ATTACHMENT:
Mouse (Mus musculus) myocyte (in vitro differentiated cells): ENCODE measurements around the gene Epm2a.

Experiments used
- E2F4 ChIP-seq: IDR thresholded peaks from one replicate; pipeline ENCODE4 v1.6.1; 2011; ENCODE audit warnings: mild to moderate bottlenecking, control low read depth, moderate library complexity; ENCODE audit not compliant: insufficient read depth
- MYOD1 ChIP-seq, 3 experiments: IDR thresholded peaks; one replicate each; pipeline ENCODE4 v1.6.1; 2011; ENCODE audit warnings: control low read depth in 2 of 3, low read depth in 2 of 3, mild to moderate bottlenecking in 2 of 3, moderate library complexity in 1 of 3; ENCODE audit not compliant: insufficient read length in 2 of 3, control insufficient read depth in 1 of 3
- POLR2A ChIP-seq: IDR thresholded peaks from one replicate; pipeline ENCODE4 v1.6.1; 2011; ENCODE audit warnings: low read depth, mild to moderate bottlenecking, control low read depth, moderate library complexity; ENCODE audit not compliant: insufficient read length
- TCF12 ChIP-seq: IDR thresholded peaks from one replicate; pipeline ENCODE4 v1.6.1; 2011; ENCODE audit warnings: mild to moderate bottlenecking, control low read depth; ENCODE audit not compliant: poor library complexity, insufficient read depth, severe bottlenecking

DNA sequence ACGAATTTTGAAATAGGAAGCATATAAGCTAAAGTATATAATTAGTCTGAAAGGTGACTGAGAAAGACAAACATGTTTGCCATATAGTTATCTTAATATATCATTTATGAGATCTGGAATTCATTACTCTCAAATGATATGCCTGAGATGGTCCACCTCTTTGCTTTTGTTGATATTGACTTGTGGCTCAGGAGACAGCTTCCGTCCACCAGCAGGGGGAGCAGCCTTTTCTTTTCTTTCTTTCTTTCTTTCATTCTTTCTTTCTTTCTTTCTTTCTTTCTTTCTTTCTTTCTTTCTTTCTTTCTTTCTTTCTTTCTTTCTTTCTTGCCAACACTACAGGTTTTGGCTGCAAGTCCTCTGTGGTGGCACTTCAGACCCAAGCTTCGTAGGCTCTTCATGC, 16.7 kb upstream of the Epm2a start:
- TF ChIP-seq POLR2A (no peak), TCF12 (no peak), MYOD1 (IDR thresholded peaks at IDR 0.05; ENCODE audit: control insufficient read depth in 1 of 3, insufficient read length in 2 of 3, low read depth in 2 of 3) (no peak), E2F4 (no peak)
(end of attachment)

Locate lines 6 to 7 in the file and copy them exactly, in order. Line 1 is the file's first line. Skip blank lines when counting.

- TCF12 ChIP-seq: IDR thresholded peaks from one replicate; pipeline ENCODE4 v1.6.1; 2011; ENCODE audit warnings: mild to moderate bottlenecking, control low read depth; ENCODE audit not compliant: poor library complexity, insufficient read depth, severe bottlenecking

DNA sequence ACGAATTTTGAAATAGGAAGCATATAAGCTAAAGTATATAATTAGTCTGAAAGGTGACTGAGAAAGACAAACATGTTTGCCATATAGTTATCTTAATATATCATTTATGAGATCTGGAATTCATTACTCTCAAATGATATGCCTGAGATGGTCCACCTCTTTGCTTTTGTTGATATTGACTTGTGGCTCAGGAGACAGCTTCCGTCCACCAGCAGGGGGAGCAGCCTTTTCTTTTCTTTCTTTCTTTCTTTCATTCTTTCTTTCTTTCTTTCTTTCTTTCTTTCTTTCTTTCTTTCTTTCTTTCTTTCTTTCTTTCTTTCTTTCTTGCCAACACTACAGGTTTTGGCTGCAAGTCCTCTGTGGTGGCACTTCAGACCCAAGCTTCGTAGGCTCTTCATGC, 16.7 kb upstream of the Epm2a start: